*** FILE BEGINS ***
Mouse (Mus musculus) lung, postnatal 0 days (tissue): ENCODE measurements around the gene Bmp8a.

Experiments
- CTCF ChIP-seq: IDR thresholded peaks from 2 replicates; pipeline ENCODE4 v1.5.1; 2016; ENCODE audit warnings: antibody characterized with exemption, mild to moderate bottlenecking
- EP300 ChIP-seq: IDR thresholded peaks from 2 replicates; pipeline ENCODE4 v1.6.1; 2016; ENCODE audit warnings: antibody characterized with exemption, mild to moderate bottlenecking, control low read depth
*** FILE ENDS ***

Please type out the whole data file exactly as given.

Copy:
Mouse (Mus musculus) lung, postnatal 0 days (tissue): ENCODE measurements around the gene Bmp8a.

Experiments
- CTCF ChIP-seq: IDR thresholded peaks from 2 replicates; pipeline ENCODE4 v1.5.1; 2016; ENCODE audit warnings: antibody characterized with exemption, mild to moderate bottlenecking
- EP300 ChIP-seq: IDR thresholded peaks from 2 replicates; pipeline ENCODE4 v1.6.1; 2016; ENCODE audit warnings: antibody characterized with exemption, mild to moderate bottlenecking, control low read depth